Turning Archive 2004
>I recently found the need to visit an orthopedic surgeon for an old knee problem (old injury AND old knees). While we were talking, I admired a burl pen he had. He indicated how much he enjoyed it, but pointed out that he was very disatisfied with the way the clip was wearing...the gold plating was all but gone, and the metal was starting to pit.
I told him about the differences between the gold, titanium, platinum, chrome, etc. platings and how they wear differently. One thing led to another, and I ended up with an order for a titanium or platinum (my choice) rollerball before I left.
This encounter, the disappointment with a hand-made pen that was wearing too quickly, made me start thinking once again of the dilemma I face when making what I think are pretty darn good pens for sale at craft shows. Knowing my crowd pretty well (80% blue collar, 15% "professional" with lots of money or credit, 5% who don't blink an eye at ANY price), I pretty much find a price point beyond which sales almost disappear - $20 for a slimline, $30 for a larger pen. In order to sell at or below this price point, I have been making mostly the "upgrade gold" kits, knowing they would wear eventually. My preference, though, is to make titanium or platinum kits that will survive without wear for much, much longer. The problem is that, to the customer's eye, they look they same, so it is hard to justify the extra $5-$10 per pen for titanium. Most people just will not pay for the titanium because they don't see the difference. On the other hand, I am not going to sell titanium for the cost of gold plated.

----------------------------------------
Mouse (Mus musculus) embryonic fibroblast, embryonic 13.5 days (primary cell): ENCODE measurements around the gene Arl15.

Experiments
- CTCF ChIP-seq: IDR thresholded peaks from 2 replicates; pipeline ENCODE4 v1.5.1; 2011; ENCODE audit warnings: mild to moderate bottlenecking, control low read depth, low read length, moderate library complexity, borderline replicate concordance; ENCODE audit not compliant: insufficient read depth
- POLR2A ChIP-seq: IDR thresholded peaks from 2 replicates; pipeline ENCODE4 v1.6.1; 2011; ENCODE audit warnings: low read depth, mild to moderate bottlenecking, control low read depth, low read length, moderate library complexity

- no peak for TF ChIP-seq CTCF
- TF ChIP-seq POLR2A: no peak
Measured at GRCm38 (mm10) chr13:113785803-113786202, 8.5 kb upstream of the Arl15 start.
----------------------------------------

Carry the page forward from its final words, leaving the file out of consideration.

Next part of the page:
So, do I offer gold plated pens, which will wear more quickly, but cost less (the price point) or do I offer titanium which wear much better, but cost more to produce? I figure I need the same amount of profit to make and sell each pen. Only the materials and final cost are different.
I am curious what the rest of you do about this.
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- Gold vs. Titanium Pen Kits - Sales Philosophy?